The One Question That Changed My Dating Life Forever

Photographed by Brayden Olson.
I had just ended my second “serious relationship” and had been back in the usual rotation of dating apps when I met Drew*. Drew was a man that my mother would call a Nice Guy — a guy who plans good dates, calls regularly, is typically five to eight years older than me, and has a categorically “good job.” But he is also the kind of guy I’m so bored with after an hour that I sneak off into the bathroom to swipe around on Bumble in the hopes of lining up something better than the date I’m actually on.

After matching on Tinder, Drew and I met for drinks. He talked about how much he loved his family, his spacious one-bedroom apartment, his summer share in the Hamptons, and how he wanted kids one day — the typical first-date catnip that’s par for the course in New York City. After we drained our martinis, he leaned in to give me a kiss on the cheek, and whispered in my ear, “I can’t wait to see you again.”

It made my skin crawl.

I was between apartments and living at home in New Jersey for the summer, so my Italian-American parents were waiting up for me when I got home from my date. After unloading on them the details of what I considered a bomb of a meet-up, they totally chastised me. “What’s your problem? You never like Nice Guys,” my mother said. She somehow convinced me to go on a second date with Drew — if nothing else, she argued, I’d probably be getting a free dinner out of it.

So I relented, went on a second date, offered to pay my share, and still had a terrible time. As nice as he was, I couldn’t force myself to like Drew. When I got home that night, I marched up to my mother’s room and ceremoniously announced that I’d never see that Nice Guy again. “Ma,” I said, flinging my shoes across her bedroom. “I literally never want to be naked with this guy.” She raised her eyebrows, gave me a long look, and said, “Okay.” She turned back to her Sophie Kinsella novel, and the subject was closed.

That’s when the light went off. After making that declaration, I realized that every single relationship I had ever been in turned on that one piece of criteria: “Do I ever want to be naked with this person?” It was so simple. And thus, The Naked Test was born: the baseline of all of my future relationships, regardless of their longevity.

Here are the basic rules of The Naked Test: By date three, I should know whether or not I want to be naked with a guy. I can know as soon as date one, but surely by the time we’ve hung out on three occasions, the answer should be clear, one way or the other. If the answer is still “I’m not sure” by the time I get into a cab after date three, then the answer is really no, and I should move the hell on. Now, just because a guy passes The Naked Test doesn’t mean I have to sleep with him immediately (or ever) — it just means I want to be naked with him in the future. This is why I’m convinced that The Naked Test may just work for everyone — even those who abstain from sex until they get married. The justification for said potential nakedness doesn't matter: It could be an "I’m in love with you" grope; some "I need to get over my ex" third-base action; or full-on sex. All that matters is that you want to be naked with this person at some point in the future.

"Even though I’m still single, The Naked Test has kept me from wasting my time on guys I felt obligated to date simply because they’re nice."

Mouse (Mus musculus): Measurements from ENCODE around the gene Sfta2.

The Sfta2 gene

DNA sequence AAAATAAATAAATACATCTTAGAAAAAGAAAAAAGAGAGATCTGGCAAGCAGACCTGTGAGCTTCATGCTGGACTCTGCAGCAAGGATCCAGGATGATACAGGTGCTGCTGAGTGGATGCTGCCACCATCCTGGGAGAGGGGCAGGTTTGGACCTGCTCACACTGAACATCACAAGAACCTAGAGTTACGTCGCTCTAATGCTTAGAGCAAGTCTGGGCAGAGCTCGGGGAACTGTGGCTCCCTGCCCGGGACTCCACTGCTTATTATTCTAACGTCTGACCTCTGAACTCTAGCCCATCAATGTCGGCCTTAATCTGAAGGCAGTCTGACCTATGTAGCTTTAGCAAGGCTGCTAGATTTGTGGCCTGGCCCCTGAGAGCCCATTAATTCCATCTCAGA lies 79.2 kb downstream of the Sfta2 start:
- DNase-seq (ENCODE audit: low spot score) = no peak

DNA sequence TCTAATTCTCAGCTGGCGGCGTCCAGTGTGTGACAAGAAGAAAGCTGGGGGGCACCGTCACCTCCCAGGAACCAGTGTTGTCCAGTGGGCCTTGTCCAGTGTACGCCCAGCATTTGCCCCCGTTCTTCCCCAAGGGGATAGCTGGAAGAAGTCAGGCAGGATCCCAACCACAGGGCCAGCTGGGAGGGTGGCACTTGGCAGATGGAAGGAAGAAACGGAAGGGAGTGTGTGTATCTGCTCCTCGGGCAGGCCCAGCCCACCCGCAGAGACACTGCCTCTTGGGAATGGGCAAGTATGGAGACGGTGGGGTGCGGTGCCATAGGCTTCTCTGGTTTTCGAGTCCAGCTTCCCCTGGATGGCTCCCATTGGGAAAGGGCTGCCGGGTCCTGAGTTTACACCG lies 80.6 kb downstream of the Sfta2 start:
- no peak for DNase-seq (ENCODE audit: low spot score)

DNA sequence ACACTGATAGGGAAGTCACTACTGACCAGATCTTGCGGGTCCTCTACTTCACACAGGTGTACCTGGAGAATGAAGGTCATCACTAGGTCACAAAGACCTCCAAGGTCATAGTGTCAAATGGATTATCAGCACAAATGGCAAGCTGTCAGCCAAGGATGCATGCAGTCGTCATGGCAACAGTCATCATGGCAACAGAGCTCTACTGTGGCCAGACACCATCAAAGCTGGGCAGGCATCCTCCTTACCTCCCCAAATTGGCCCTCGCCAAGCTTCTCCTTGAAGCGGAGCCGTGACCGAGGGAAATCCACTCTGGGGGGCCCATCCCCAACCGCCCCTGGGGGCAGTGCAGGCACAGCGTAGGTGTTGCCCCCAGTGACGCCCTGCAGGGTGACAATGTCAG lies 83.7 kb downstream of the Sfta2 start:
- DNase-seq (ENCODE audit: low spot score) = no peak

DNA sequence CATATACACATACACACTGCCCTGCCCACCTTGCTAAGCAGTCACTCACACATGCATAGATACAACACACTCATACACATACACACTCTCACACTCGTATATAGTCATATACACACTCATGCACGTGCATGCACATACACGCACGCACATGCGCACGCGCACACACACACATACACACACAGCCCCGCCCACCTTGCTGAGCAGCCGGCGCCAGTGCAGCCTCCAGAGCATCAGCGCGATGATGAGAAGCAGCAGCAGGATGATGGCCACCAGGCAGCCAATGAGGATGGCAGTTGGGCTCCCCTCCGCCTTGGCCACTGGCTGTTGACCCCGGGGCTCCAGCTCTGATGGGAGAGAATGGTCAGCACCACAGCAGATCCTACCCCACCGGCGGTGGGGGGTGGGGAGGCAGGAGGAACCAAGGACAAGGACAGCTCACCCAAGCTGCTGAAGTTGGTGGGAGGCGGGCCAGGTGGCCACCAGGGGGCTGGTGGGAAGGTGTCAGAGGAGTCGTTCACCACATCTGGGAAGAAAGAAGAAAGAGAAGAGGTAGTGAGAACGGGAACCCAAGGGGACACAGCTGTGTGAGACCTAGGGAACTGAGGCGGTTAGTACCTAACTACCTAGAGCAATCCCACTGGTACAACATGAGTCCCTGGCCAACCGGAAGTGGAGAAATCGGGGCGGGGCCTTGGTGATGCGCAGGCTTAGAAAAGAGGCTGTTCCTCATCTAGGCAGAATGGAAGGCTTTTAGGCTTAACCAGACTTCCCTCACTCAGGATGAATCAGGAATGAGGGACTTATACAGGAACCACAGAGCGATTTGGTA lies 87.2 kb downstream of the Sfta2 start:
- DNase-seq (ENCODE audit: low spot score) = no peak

Now, like all things in life, there is nuance to The Naked Test, in that the answer can change over time. For example, I went out with an entrepreneur who was the nephew of a famous feminist. This was very attractive to me — as were his long hair and the mala beads he wore on his wrist (possibly culturally appropriative now that I think about them). So I decided that he passed The Naked Test, and we made plans to meet up a week later. The second date, however, didn’t go so well, and culminated in him flailing drunkenly to Justin Bieber at 10:30 p.m. on a Sunday at a dive bar. My answer for him quickly changed from a “yes” to a firm and solid “no chance in Hell.” Coincidentally, I have never found a guy who has turned from a “no” to a “yes.” If you ever find this mythical creature, please point him in the direction of my Bumble profile.
After Drew, I started applying The Naked Test to all of my future dates with great success. Even though I’m still single, The Naked Test has kept me from wasting my time on guys I felt obligated to date simply because they’re nice. This is a problem I share with so many of my friends — we continue to go out with people we’re not interested in simply because we feel like we should like them. We think there’s something wrong with us because we aren’t attracted to people who seem to do everything right.

What The Naked Test forces me to do is put my desires first, accept them, and forget these presumed expectations. I’m allowed to decide I don’t want to sleep with a guy, regardless of how sweet he is, without having to explain myself. I’m also allowed to place sexual attraction high on my list of requirements in a partner. And just like rock beats scissors, whether or not I want to strip down in front of you trumps niceness. Hopefully, I’ll one day find a Nice Guy with whom I also want to pole vault into bed. But if I don’t want to reenact the lyrics to a Prince song with you after a couple of dates, that’s a major red flag.

I sometimes think about Drew, and wonder if he found an equally Nice Girl to bring up to his summer share in Southampton. Even though his touch made me cringe, I still do think of him with appreciation. Drew placed me squarely on the path to The Naked Test, which totally changed the dating game for me. So, like my mother predicted, that makes him a really Nice Guy.
*Drew’s name has been changed to protect his identity.

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